Rare cirl buntings have enjoyed a 33 per cent population boost on National Trust farmland in the South Hams this year.

Sixty breeding pairs have been recorded between Bolt Head and Bolberry Down, compared to forty in previous years - the highest count of the small birds in the area since records began in 2012.

The area is one of the most important sites for cirl buntings in the UK, which are currently classified as red conservation status.

The National Trust has worked to improve habitat and food sources for the birds by making small changes to farm animal grazing patterns along the coastline.

A mixture of sheep grazing during the winter and low-level cattle grazing in the summer months has helped to create a rich grassland abundant with wildflowers.

This has helped to improve habitats for cirl buntings, but also the insects and native seeds they eat.

The trust worked with farm tenants in the area and the RSPB (Royal Society for the Protection of Birds), and it is hoped the increase in available food sources and habitat for the birds will help maintain the larger population of sixty pairs.

Emma Reece, the trust’s area ranger for South Devon said: “A simple tweak to how we work with the grazing animals used has made this positive change.

“We plan to do more nature-friendly farming in the area which we hope will help sustain the cirl buntings.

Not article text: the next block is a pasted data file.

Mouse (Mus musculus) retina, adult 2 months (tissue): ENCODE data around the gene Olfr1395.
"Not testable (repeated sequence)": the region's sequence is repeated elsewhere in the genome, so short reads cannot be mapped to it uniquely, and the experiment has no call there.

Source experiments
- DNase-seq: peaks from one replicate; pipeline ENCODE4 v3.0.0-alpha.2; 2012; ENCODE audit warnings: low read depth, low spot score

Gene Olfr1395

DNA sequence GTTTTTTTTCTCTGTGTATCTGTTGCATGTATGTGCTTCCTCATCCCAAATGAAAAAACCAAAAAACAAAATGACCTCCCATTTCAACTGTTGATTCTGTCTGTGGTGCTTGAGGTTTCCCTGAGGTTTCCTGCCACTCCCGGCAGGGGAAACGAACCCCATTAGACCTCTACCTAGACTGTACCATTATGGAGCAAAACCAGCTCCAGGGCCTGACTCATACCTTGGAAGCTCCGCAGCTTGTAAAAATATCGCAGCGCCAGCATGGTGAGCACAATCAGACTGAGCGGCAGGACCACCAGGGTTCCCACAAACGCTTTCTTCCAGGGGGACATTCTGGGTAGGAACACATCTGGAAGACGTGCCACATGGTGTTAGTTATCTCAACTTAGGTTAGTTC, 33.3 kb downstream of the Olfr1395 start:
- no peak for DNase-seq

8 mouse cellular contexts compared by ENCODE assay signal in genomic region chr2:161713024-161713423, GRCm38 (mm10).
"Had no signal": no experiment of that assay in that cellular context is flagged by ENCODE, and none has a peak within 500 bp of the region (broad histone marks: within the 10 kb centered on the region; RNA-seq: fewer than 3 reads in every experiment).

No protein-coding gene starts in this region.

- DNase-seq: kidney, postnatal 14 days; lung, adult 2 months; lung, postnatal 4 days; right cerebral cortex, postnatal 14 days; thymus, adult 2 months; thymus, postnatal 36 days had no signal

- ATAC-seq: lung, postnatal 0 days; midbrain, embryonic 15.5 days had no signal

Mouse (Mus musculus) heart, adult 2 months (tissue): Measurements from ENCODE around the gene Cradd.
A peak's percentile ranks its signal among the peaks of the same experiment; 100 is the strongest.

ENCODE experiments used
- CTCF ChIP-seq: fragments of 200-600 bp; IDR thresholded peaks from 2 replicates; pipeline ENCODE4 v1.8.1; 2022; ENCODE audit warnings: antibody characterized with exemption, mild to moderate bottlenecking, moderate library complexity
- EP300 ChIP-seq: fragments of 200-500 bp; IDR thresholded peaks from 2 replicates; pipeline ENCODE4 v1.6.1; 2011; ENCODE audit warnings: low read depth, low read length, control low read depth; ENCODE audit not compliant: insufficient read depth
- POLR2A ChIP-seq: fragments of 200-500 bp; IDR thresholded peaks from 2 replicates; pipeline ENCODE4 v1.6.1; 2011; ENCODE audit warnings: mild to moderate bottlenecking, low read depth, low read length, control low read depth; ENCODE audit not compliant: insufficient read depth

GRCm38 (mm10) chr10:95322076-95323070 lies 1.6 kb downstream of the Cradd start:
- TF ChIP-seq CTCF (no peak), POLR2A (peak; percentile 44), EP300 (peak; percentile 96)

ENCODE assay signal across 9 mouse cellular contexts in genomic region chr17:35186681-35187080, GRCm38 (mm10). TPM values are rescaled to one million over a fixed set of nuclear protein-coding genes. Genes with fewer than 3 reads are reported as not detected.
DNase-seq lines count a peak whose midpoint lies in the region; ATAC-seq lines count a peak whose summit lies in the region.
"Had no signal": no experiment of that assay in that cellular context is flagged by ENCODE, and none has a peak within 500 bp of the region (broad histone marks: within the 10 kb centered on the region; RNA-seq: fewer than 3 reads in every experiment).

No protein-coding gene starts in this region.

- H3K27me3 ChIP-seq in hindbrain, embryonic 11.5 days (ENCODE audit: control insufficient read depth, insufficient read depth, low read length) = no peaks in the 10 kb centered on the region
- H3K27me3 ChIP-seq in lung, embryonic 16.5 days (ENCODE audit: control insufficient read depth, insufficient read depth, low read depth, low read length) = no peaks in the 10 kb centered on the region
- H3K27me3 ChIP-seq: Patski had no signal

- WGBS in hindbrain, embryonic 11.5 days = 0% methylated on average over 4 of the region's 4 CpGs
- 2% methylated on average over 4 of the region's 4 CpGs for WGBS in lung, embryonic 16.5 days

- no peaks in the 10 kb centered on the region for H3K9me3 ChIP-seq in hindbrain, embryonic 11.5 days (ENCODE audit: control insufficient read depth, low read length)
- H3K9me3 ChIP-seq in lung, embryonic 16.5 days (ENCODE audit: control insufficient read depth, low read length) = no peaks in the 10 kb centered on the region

“This will include allowing a mix of grazing techniques and allowing the borders around fields to grow, providing a variety of food sources for birds, bees and butterflies.

“We know it might look a little untidy, but this vital mix of long grasses and wildflowers is just what nature likes and needs to flourish.”

Patches of scrubby gorse, blackthorn and thick hedgerows have been created, which help to provide nesting sites and cover on the exposed coastal farmlands.

The birds also need well managed grasslands full of wildflowers so there are lots of insects, such as grasshoppers, to feed on through the spring and summer when they are breeding.

In winter they feed on seeds dropped from cereal harvest.

Leaving large areas of stubble for them to forage helps provide access to this important food source for cirl buntings, and overwintering skylarks have also been seen benefiting too.

The trust has also recently planted an extra kilometre of new hedgerow at Southdown Farm to provide more habitat and shelter for wildlife.

Local ornithologist, Rob Macklin, who has monitored the local cirl bunting population for the past six years, said: “Recent work by the National Trust to improve the habitat requirements for this iconic species, including the provision of winter feeding opportunities by creating areas of wild bird food and leaving overwintering stubbles, should ensure that this nationally important population continues to thrive.”

Work has been going on through South Devon to improve habitat for cirl buntings since the 1990’s when their numbers declined to only 118 pairs nationally in 1989 and the RSPB launched a successful project to improve their habitat.